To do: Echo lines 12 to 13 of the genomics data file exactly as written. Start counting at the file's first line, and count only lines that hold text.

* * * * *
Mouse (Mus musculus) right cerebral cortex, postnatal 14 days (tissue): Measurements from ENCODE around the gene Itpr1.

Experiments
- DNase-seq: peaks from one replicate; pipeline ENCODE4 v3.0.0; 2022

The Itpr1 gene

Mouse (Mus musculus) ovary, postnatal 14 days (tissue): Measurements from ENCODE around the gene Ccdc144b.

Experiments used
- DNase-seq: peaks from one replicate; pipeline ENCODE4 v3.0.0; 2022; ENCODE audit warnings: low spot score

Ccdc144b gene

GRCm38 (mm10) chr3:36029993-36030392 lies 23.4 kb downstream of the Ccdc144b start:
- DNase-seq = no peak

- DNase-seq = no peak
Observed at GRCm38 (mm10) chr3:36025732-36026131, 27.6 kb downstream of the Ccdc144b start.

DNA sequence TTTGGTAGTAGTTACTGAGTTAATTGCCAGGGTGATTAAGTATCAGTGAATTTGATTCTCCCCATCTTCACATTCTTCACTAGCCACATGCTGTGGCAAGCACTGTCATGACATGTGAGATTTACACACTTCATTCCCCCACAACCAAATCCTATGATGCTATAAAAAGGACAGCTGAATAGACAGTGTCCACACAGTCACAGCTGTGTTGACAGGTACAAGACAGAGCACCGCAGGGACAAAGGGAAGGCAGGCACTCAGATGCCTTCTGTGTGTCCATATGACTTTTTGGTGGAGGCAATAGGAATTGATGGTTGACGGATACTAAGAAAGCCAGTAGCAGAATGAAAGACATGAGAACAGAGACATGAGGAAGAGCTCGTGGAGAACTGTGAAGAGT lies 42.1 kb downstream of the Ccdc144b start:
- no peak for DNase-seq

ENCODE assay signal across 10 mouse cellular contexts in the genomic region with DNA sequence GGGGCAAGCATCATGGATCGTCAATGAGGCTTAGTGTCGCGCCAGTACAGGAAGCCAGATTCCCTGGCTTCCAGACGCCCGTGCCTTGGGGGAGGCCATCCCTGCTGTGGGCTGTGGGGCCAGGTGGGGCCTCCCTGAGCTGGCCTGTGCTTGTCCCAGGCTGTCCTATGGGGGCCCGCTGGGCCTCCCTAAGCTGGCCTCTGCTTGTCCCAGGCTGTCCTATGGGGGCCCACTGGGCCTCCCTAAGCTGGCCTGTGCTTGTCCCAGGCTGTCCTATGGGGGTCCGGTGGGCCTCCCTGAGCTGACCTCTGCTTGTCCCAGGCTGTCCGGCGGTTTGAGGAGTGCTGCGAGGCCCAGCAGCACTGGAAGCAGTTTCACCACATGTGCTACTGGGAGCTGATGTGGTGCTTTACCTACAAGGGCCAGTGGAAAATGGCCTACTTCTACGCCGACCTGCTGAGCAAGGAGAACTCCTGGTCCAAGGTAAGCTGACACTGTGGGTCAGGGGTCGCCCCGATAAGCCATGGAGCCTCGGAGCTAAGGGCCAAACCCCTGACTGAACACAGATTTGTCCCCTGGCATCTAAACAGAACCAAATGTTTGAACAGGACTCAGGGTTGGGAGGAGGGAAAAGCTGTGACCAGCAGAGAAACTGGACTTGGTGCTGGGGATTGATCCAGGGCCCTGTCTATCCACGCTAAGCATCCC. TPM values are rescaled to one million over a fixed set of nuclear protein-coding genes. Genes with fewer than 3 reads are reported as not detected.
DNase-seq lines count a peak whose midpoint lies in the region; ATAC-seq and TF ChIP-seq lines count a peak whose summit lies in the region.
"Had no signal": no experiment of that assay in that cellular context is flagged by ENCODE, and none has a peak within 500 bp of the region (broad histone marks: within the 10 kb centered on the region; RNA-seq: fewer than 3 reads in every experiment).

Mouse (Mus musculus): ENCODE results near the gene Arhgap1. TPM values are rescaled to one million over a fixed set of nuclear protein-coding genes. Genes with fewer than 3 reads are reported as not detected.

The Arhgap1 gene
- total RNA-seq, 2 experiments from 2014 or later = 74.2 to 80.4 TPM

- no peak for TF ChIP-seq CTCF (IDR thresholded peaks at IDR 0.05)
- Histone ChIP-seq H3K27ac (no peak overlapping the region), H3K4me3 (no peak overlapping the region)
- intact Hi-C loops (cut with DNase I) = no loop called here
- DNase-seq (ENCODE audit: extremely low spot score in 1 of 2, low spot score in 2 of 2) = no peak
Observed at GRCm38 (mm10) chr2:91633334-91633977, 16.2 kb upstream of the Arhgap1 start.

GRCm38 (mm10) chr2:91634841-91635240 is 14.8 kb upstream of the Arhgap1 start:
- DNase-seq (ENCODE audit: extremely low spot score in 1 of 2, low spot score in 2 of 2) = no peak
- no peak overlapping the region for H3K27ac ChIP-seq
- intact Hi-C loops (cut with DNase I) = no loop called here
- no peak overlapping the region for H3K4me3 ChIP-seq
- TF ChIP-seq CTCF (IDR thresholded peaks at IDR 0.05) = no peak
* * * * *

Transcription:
Observed at GRCm38 (mm10) chr3:36025732-36026131, 27.6 kb downstream of the Ccdc144b start.

DNA sequence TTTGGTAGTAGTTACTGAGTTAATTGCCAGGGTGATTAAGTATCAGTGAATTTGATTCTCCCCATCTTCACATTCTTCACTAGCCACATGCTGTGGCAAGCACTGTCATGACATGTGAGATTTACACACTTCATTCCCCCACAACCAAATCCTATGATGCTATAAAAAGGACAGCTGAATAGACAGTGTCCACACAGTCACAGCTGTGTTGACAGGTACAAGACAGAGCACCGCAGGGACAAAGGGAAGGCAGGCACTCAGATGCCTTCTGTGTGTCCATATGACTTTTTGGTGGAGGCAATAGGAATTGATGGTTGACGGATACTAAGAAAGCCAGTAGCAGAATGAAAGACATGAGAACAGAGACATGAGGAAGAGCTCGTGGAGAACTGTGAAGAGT lies 42.1 kb downstream of the Ccdc144b start: